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Description: Most of us know, at least on a good day, that people need to care more about climate change. What we tend to do with that, though, is to point to other people as being the ones to blame for this lack of caring and lack of significant action — like politicians who ask how there could be global warming when it is so cold outside? But, in fact, the “why don’t we care about climate change” question could be asked of most of us. But before you get defensive, consider this: maybe the problem is NOT that we do not care but that we cannot seem to hold the need for climate related behavior change high enough in our day-to-day list of action priorities to make consistent positive changes and maybe we cannot do that NOT because we are uncaring or stupid or generationally selfish but maybe it has something to do with how our brains work. Think about THAT for a minute and then go and read the article linked below that digs deeply into this possibility.

Source: Why Don’t We Care About Climate Change? Dan Gardner, Opinion, The Globe and Mail.

Date: December 21, 2018


Article Link:

I particularly like how Dan Gartner (the author of the linked article) uses climate change as a way to help us understand Daniel Kahneman’s theory of Fast (System 1) and Slow (System 2) thinking and then then shows us how we can, perhaps, get people moving on climate change by understanding why we are having trouble with the sort of sustained long-term thinking needed to grapple with climate change as opposed to simply thinking about the weather. It is not that we are all in denial about climate change but rather that we are all using brains evolved for living and adapting without the long-term perspective that made it possible for us to notice and then to care about climate change in the first place. Psychology can help us change or social and personal tactics to start to affect a difference in climate change, hopefully be fore it is too late!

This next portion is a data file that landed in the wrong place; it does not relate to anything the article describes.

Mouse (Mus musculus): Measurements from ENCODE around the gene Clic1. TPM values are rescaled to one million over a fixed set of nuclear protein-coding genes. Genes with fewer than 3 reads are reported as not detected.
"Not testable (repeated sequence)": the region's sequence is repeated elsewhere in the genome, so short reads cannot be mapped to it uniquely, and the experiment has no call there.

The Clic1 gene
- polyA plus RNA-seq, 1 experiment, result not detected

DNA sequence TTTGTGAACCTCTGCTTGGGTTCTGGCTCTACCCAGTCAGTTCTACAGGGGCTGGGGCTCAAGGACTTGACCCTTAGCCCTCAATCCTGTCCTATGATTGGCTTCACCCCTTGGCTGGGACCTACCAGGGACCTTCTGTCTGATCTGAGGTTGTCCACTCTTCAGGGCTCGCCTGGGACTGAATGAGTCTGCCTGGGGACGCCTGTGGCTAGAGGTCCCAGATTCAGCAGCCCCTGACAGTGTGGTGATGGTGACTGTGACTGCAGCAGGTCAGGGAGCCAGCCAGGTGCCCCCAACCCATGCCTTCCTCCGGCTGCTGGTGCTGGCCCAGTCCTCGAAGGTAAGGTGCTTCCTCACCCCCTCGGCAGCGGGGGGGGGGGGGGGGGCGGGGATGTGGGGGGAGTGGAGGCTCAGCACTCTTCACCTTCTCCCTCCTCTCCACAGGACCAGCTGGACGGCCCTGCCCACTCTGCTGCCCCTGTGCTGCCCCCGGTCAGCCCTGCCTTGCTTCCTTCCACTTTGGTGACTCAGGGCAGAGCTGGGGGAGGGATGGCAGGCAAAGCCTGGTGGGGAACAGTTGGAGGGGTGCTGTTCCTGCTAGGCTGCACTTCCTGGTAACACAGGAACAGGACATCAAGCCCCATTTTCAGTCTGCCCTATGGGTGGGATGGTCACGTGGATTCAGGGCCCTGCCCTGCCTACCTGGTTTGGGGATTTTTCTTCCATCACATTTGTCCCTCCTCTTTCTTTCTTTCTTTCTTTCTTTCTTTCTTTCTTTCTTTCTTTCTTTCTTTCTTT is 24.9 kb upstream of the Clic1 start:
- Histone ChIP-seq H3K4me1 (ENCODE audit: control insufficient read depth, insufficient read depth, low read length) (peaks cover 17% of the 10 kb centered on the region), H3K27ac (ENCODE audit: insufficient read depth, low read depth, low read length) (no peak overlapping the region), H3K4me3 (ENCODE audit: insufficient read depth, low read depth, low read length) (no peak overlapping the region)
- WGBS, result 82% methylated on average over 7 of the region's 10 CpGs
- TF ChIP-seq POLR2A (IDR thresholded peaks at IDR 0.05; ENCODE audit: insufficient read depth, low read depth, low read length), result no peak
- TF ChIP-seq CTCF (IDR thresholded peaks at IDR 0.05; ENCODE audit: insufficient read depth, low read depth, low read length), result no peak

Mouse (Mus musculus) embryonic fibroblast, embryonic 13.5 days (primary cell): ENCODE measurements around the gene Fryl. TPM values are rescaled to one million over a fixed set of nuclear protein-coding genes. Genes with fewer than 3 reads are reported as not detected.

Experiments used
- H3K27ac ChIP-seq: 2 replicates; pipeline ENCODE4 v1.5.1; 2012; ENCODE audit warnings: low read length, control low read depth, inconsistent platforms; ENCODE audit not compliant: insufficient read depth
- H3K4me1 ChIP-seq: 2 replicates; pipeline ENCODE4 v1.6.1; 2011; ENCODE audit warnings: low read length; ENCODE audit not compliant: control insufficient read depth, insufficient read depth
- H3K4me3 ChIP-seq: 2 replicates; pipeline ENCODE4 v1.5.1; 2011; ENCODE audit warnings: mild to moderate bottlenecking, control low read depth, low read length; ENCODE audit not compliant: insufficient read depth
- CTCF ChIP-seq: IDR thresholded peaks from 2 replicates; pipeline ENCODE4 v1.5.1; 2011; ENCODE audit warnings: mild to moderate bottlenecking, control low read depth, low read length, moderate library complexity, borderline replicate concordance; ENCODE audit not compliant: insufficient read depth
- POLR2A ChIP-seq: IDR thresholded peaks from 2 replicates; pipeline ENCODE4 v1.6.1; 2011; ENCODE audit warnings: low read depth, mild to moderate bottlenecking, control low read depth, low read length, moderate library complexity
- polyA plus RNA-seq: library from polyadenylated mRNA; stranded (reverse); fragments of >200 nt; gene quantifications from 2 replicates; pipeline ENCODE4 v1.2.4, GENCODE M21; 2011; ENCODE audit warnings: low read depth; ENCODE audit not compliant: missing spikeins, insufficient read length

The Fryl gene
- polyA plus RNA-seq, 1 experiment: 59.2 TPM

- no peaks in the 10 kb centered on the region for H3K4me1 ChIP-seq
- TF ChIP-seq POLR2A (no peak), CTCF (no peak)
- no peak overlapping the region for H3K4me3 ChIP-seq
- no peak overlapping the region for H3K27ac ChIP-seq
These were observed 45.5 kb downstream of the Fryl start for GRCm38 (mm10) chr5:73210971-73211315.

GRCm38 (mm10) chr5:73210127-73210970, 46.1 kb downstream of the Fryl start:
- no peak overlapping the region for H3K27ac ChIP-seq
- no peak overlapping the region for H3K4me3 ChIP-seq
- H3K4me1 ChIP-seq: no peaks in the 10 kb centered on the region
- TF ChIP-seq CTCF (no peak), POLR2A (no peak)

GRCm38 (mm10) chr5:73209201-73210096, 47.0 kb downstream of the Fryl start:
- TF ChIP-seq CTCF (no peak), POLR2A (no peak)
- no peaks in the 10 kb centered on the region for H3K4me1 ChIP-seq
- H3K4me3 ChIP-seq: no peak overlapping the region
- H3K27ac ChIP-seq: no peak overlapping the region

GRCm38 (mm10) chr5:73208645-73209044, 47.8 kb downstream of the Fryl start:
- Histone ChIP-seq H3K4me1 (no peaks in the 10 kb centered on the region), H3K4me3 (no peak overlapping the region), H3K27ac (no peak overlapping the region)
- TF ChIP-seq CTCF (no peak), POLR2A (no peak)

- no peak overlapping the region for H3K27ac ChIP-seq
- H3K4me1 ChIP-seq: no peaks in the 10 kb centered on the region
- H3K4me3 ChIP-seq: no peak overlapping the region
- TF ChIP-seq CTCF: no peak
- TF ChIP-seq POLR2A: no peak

Questions for Discussion:

  1. What are some of the reasons (aside from those in the linked article) that you have heard for why we cannot seem to get people to care enough about climate change?
  2. What are some of the reasons provided in the linked article for why we cannot seem to get people to care enough about climate change?
  3. What are some ways in which we can put your answer to question 2 above into play to get people moving individually on positive climate change initiatives?

References (Read Further):

Brief overview of Daniel Kahneman’s Fast/Slow thinking:

Not so brief overview of Daniel Kahneman’s Fast/Slow thinking, by the man himself:

Moser, S. C., & Ekstrom, J. A. (2010). A framework to diagnose barriers to climate change adaptation. Proceedings of the national academy of sciences, 201007887.

Biesbroek, R., Lesnikowski, A., Ford, J. D., Berrang‐Ford, L., & Vink, M. (2018). Do Administrative Traditions Matter for Climate Change Adaptation Policy? A Comparative Analysis of 32 High‐Income Countries. Review of Policy Research, 35(6), 881-906.